Special Education

U.S. Supreme Court Sets Date to Hear Special Education Case

By Christina A. Samuels — December 07, 2016 1 min read
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The U.S. Supreme Court has set Jan. 11 as the date that it will hear a case revolving around the level of benefit that special education is supposed to provide to students with disabilities.

Special education observers have said the case, Endrew F. v. Douglas County School District, has major implications for students and for school districts and centers on the Individuals with Disabilities Education Act. As I explained in an article on Endrew that ran in October:

In [Hendrick Hudson District Board of Education v. Rowley,] the Supreme Court said that the IDEA requires instruction that is "reasonably calculated to enable the child to receive educational benefit." The court intentionally declined to say just how much benefit would be adequate. "[C]ourts must be careful to avoid imposing their view of preferable educational methods upon the states," Chief Justice William Rehnquist wrote for the six-justice majority. But lower courts have grappled with that question and come up with different terms. Should the educational benefit to students be "meaningful"? Are schools required to offer just "some" benefit? Or can the standard be met if educational benefits are little more than trivial? That's the question that the newer case is intended to answer. Endrew, called "Drew" in court briefs, is now a 17-year-old student with autism living in suburban Denver. In 2010, his parents pulled him out of the 66,000-student Douglas County district because they said he wasn't making any meaningful educational progress in public school. The parents argued that the district should be required to pay for Drew's private school tuition. An administrative-law judge, a federal district judge, and the 10th Circuit Court of Appeals all decided against the parents. The appeals-court ruling in August 2015 said that Drew was gaining "some" educational benefit from his individualized education program. Referring to an earlier case in the same circuit, the court also said the IDEA requires that special education only offer a more than "de minimis," or trivial, benefit. While the parents lost at the lower-court levels, they gained a powerful supporter when they appealed to the Supreme Court—the federal government. "No parent or educator in America would say that a child has received an 'appropriate' or a 'specially suitable' or 'proper' education 'in the circumstances' when all the child has received are benefits that are barely more than trivial," wrote the U.S. solicitor general's office, urging the Supreme Court to take the case. "That is particularly true when a child is capable of achieving much more."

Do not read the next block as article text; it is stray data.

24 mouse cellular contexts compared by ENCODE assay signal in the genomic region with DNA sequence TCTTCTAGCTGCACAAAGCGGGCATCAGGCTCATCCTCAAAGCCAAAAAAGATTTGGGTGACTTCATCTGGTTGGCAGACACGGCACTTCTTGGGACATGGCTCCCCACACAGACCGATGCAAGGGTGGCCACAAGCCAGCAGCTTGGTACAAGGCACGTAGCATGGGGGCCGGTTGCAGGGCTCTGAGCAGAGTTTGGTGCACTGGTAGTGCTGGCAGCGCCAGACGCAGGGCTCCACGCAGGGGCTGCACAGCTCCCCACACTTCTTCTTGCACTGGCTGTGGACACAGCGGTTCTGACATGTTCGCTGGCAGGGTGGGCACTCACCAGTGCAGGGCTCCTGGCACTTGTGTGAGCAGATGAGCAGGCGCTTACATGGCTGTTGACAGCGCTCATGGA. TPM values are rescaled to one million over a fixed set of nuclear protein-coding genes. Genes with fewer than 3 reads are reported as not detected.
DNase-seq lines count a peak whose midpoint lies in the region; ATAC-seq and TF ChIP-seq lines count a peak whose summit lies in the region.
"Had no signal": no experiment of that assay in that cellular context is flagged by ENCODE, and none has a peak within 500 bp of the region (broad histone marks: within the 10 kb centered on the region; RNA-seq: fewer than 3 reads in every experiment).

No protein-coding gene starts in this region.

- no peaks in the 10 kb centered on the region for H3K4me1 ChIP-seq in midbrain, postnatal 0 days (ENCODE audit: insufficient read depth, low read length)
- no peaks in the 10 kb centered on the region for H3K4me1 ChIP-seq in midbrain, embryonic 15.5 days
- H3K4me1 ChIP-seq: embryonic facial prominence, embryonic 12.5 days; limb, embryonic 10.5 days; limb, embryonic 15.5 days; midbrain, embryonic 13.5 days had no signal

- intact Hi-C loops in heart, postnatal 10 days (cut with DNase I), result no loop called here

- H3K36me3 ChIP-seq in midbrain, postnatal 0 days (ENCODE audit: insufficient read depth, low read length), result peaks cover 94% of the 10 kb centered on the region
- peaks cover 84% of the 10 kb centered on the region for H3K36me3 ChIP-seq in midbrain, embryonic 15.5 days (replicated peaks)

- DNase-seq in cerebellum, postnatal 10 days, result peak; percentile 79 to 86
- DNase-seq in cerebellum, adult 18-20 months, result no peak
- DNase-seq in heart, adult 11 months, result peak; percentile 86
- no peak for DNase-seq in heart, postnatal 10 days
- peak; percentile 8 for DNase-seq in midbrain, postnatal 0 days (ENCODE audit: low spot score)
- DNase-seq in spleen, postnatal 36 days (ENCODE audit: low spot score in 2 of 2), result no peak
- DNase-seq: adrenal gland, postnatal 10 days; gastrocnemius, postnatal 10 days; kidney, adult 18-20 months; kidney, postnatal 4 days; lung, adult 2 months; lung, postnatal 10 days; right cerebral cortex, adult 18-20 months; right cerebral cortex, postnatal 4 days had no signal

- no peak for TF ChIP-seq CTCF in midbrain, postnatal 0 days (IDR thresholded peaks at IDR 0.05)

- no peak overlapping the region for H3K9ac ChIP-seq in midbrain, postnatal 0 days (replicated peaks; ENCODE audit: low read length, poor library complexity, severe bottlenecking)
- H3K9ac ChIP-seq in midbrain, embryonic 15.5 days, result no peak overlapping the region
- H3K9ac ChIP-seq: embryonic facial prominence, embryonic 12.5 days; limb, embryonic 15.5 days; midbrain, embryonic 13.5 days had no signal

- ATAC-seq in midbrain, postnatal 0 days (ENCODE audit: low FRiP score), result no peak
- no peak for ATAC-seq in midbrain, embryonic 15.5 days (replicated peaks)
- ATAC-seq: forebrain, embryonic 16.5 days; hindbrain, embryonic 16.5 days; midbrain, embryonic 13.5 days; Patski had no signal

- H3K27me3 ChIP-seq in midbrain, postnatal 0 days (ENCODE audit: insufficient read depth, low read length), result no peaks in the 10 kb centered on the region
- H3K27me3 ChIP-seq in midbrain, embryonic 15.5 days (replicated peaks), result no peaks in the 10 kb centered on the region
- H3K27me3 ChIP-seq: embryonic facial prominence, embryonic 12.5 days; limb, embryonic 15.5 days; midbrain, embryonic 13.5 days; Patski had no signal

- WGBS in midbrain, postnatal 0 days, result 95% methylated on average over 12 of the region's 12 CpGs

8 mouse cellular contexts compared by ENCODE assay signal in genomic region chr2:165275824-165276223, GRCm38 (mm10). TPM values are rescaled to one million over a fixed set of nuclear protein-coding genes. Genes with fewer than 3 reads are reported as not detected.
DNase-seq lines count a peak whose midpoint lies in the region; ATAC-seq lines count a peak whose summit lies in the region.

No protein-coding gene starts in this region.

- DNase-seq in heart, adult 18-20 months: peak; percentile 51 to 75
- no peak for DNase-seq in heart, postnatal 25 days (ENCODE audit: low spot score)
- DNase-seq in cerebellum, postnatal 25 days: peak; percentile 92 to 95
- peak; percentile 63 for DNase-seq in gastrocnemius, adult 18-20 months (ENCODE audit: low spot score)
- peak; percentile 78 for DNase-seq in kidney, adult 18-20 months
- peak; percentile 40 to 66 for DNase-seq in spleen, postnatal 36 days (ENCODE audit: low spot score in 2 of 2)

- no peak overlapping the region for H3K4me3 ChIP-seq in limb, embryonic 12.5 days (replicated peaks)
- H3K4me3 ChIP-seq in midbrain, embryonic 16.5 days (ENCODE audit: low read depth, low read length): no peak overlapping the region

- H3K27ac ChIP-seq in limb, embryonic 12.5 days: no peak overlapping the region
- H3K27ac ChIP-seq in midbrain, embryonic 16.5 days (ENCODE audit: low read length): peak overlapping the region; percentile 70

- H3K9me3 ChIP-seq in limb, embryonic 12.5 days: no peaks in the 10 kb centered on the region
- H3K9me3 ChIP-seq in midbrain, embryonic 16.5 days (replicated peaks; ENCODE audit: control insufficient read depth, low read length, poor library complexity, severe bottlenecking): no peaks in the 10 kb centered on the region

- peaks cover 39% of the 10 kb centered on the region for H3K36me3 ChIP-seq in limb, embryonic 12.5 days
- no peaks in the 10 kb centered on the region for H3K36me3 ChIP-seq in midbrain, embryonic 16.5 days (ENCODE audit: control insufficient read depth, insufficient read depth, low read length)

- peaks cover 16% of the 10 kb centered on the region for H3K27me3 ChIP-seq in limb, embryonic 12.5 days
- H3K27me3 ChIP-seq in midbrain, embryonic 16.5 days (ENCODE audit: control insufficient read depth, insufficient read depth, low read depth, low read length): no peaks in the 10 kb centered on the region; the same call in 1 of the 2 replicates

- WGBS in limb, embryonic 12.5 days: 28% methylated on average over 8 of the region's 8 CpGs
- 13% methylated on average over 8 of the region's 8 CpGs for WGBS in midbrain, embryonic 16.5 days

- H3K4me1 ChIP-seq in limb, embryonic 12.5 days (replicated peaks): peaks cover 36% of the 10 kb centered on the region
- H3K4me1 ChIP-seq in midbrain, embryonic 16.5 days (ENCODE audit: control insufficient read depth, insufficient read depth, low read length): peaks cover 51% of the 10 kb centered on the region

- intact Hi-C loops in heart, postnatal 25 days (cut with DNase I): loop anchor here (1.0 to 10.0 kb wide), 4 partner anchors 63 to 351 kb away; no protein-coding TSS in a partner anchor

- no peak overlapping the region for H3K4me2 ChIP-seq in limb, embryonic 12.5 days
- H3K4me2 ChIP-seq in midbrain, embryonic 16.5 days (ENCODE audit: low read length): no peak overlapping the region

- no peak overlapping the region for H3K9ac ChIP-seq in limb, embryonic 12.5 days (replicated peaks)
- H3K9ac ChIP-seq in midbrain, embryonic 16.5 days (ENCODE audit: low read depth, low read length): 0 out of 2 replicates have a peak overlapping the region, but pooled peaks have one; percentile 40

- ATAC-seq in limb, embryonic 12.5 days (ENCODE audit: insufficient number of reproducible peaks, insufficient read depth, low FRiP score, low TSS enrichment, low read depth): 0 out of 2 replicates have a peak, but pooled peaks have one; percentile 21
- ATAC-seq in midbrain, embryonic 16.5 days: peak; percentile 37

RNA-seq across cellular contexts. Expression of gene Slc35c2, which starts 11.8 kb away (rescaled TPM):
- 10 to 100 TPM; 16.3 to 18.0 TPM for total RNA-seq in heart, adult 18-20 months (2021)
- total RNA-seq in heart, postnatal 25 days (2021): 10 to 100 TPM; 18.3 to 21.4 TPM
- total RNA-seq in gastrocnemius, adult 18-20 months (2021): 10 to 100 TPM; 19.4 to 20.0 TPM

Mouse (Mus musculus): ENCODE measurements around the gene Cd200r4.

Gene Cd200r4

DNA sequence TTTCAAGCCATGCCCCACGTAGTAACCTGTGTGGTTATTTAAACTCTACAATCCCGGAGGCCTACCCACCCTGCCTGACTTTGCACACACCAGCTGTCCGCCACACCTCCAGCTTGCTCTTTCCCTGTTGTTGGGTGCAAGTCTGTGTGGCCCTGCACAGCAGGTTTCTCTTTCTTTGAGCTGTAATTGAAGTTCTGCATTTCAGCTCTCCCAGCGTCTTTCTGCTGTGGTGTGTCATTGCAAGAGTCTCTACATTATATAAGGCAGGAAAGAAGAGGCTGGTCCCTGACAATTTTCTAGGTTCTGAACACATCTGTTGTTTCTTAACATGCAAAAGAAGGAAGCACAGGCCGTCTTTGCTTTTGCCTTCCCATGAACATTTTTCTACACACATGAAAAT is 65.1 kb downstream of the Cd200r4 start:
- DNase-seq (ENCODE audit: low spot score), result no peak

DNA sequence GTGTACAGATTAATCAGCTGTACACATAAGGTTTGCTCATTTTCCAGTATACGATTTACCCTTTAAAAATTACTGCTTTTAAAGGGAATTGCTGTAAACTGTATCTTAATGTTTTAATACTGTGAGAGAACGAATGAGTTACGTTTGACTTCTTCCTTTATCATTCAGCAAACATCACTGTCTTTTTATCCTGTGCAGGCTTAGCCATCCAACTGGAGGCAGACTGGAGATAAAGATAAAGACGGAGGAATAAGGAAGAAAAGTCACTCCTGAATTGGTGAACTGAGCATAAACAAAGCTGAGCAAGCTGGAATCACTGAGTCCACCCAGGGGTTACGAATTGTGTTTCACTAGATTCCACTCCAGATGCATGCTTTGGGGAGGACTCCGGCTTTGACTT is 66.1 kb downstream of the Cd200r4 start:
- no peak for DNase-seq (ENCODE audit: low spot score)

Attention from Interested Parties

A dozen organizations have filed “friend of the court” briefs related to Endrew F. v Douglas, including members of Congress, disability rights organizations, and former Education Department officials. All but one of the briefs has been in support of the family in this case.

The National Association of State Directors of Special Education said in its brief that the organization supports neither side in the case, but wanted to offer its professional view. “We can attest that our educators are prepared to and do provide an education at a level more meaningful than the Tenth Circuit’s ‘just-above-trivial’ standard. Our educators tailor their efforts to each individual student to make sure that each student’s education is meaningful in light of the specific abilities and educational challenges.”

More than 100 current and former members of Congress said in their brief that “it strains credulity to think that Congress would have expended the time and effort to enact and amend [the IDEA] merely to give each student with a disability any ‘just above de minimis’ educational benefit.”

The National Center for Special Education in Charter Schools and National Alliance for Public Charter Schools wrote a brief stating their belief that the IDEA calls for more than a trivial educational benefit. "[W]e find adoption of a higher standard is the most consistent with the charter school movement’s emphasis on high expectations for all students and its commitment to serving students with disabilities enrolled in charter schools,” the brief stated.

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A version of this news article first appeared in the On Special Education blog.